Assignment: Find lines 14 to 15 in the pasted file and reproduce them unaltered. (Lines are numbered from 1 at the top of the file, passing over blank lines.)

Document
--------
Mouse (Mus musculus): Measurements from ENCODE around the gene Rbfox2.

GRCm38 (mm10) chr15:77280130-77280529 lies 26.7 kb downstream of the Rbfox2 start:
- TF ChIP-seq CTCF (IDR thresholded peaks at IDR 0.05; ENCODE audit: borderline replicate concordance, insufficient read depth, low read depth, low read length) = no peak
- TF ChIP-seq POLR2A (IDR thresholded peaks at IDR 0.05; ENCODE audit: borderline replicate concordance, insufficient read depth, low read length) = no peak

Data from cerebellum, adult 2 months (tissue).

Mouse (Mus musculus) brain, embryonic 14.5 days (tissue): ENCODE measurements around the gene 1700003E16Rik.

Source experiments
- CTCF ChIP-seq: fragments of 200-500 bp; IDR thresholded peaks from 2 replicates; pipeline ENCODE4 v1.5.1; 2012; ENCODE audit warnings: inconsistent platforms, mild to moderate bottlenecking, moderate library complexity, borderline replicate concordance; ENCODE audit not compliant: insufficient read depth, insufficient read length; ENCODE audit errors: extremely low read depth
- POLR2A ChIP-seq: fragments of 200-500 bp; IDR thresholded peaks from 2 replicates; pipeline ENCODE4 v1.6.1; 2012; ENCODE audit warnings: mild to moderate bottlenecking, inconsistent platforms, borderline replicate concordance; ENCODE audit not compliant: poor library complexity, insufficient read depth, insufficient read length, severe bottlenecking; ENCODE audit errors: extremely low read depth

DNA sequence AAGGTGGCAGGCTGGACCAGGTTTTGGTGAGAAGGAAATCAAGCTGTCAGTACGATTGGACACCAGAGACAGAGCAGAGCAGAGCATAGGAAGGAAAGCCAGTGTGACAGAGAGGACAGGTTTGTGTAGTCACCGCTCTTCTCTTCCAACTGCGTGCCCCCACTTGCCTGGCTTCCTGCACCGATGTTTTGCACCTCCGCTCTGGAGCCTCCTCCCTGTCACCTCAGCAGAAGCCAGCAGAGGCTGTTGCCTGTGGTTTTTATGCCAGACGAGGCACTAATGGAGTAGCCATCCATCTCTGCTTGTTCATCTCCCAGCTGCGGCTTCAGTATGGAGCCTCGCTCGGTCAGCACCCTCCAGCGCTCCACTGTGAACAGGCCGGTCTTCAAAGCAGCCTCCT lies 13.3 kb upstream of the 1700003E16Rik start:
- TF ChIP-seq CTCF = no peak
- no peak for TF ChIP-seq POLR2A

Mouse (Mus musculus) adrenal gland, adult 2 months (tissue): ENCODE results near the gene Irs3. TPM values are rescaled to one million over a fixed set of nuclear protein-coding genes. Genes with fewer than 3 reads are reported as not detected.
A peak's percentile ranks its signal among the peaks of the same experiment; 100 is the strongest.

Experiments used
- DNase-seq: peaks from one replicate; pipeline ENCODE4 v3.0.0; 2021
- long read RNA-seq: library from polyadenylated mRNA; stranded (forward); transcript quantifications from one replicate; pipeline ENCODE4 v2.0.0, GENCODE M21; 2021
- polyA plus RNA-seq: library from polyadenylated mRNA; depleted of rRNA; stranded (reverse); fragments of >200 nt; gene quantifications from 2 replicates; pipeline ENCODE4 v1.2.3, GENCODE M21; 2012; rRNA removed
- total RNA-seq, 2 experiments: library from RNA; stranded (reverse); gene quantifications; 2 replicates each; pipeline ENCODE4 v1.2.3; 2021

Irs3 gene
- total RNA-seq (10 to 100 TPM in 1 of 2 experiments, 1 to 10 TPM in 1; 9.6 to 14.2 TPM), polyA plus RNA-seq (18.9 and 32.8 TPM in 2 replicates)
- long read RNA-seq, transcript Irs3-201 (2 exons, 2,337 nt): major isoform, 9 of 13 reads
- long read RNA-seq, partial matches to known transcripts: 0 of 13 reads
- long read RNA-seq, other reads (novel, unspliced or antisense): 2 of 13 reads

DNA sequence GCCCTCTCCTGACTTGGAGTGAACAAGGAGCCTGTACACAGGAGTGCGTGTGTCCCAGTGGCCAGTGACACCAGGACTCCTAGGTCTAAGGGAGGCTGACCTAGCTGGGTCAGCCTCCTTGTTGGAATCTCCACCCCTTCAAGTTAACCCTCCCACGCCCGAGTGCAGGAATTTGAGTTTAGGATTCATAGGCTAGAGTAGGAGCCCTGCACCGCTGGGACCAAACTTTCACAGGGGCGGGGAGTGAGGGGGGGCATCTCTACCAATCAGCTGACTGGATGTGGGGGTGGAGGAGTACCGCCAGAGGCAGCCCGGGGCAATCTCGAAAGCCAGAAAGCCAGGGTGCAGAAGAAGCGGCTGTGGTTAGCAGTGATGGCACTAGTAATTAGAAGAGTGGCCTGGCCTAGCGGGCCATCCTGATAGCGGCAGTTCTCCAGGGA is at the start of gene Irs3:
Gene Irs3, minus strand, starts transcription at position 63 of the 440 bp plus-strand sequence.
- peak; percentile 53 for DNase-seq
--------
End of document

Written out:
A peak's percentile ranks its signal among the peaks of the same experiment; 100 is the strongest.

Experiments used